Forensic Chemistry student working in a lab.
College of Arts & Sciences

Forensic Chemistry

Decoding Crime with Chemistry

Have you ever thought about becoming a real-life CSI? The Forensic Chemistry major can get you there. Forensic science is the application of physical and biological science to the law. Forensic scientists are involved in the collection, preservation, analysis, and presentation of evidence related to criminal investigations and civil cases. If you want to help law enforcement agencies track down wanted criminals or have a hand in gaining FDA approval for the latest wonder drug, Forensic Chemistry at Western New England is the major for you.

Why Choose Forensic Chemistry?

The application of physical and biological sciences to the investigation of crime is becoming ever more important to law enforcement and the legal system. Forensic chemists are involved in the collection, preservation, analysis, documentation, and presentation of the chain of evidence related to criminal investigations and many civil litigation cases. Accurate documentation is critical to this profession, so you will learn both the theory and practical application of forensic research. Forensic scientists work behind the scenes and are typically employed in state and federal crime labs as well as private facilities.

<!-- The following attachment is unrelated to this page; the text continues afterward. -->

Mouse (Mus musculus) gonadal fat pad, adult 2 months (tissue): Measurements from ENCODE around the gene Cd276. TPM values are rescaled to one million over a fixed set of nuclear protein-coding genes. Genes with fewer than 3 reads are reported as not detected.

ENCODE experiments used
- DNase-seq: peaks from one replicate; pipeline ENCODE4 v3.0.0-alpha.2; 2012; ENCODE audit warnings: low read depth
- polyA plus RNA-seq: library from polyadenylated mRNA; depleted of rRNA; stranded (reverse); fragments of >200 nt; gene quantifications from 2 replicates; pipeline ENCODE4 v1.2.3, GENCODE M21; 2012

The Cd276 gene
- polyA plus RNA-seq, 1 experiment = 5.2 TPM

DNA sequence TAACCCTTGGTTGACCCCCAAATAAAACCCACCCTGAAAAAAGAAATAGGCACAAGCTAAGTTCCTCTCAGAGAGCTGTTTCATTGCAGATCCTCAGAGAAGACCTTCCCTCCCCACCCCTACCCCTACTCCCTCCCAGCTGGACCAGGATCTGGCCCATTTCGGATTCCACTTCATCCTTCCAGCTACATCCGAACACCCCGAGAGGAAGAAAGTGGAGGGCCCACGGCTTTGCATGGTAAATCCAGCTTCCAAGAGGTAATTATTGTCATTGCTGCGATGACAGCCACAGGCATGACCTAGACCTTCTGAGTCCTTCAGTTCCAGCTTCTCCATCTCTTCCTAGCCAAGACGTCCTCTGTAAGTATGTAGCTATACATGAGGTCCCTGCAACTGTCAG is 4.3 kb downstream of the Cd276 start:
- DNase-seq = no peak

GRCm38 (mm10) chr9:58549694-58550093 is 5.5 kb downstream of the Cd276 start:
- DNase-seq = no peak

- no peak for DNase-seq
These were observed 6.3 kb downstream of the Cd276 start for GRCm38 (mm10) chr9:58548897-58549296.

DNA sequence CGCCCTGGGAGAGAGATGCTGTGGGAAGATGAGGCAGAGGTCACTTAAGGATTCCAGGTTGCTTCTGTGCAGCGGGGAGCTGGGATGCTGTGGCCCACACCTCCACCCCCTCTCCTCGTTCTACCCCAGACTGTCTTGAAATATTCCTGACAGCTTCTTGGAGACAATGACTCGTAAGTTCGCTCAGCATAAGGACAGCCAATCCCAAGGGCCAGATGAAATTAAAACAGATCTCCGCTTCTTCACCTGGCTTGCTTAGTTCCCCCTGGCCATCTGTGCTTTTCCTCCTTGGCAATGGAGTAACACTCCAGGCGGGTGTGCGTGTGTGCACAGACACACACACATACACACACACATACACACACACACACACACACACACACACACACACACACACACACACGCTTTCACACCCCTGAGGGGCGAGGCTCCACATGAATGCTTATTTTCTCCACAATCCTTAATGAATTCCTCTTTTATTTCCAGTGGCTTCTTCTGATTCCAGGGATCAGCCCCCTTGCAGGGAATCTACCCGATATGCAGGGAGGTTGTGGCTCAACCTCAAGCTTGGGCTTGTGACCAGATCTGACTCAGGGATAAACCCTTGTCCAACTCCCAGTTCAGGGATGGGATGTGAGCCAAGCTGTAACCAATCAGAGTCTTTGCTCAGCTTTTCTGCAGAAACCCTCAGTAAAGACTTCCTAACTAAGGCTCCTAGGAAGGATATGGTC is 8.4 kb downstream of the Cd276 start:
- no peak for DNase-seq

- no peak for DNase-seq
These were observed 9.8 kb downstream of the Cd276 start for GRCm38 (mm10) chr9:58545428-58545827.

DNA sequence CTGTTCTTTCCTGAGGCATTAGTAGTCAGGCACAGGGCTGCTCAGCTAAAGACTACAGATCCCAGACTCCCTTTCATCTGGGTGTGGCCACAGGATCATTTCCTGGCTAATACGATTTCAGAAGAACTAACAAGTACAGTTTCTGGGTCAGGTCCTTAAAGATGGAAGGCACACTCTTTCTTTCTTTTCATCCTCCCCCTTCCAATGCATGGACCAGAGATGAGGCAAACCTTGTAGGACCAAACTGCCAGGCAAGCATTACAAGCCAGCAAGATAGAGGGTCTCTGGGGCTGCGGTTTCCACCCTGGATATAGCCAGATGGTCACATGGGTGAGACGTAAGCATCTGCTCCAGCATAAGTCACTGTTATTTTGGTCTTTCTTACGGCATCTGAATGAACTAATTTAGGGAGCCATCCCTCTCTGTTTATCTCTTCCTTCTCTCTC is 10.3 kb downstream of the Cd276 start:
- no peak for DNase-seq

1000+ internship sponsors
98% Class of ’22 employed/attending graduate or professional school within 6 months of graduation

What Will You Study?

You will gain a solid background in biology and chemistry as you learn about analytical methods and instrumentation analysis. You will study fascinating subjects, including Toxicology, Scientific Evidence, and Crime Scene Processing. Laboratory research is an important aspect of the Forensic Chemistry major. Forensic Chemistry students study in the classrooms and laboratories, including the Forensics Lab, in the $40 million Center for the Sciences and Pharmacy. In addition to proficiency using complex instrumentation, students are also taught critical documentation and report-writing skills. Students also are required to provide expert testimony in the courtroom at our School of Law.

Unique Learning Opportunities

Forensic Chemistry students

Internships and Field Work

Our students have participated in exciting internships at pharmaceutical companies, environmental testing facilities, chromatography research/development firms, hospitals, and other medical facilities, as well as at various other governmental and industrial sites. In your third and fourth years, you can gain experience by serving as a student assistant, mentoring first- and second-year students in laboratories, preparing chemicals, answering questions, and demonstrating techniques. Internships have been performed at a wide range of sites including the Connecticut Department of Public Safety Crime Lab, Con-Test Laboratories, the Massachusetts State Police Forensic Services Group, the Springfield Police Department, Norfolk County (MA) District Attorney's Office, Suffolk Crime Lab, the Brigham & Women's Hospital Morgue, and many others.

Study Abroad

Study Abroad: Become a Global Citizen

Today’s workforce needs professionals who see the big picture. The College of Arts and Sciences will help you to become a student of world cultures and histories as they relate to your studies while making valuable contributions in your explorations. Whether you participate in a faculty-led summer seminar course or spend a semester at an international university, the experience will broaden your horizons and help you compete in the global landscape.

Study Abroad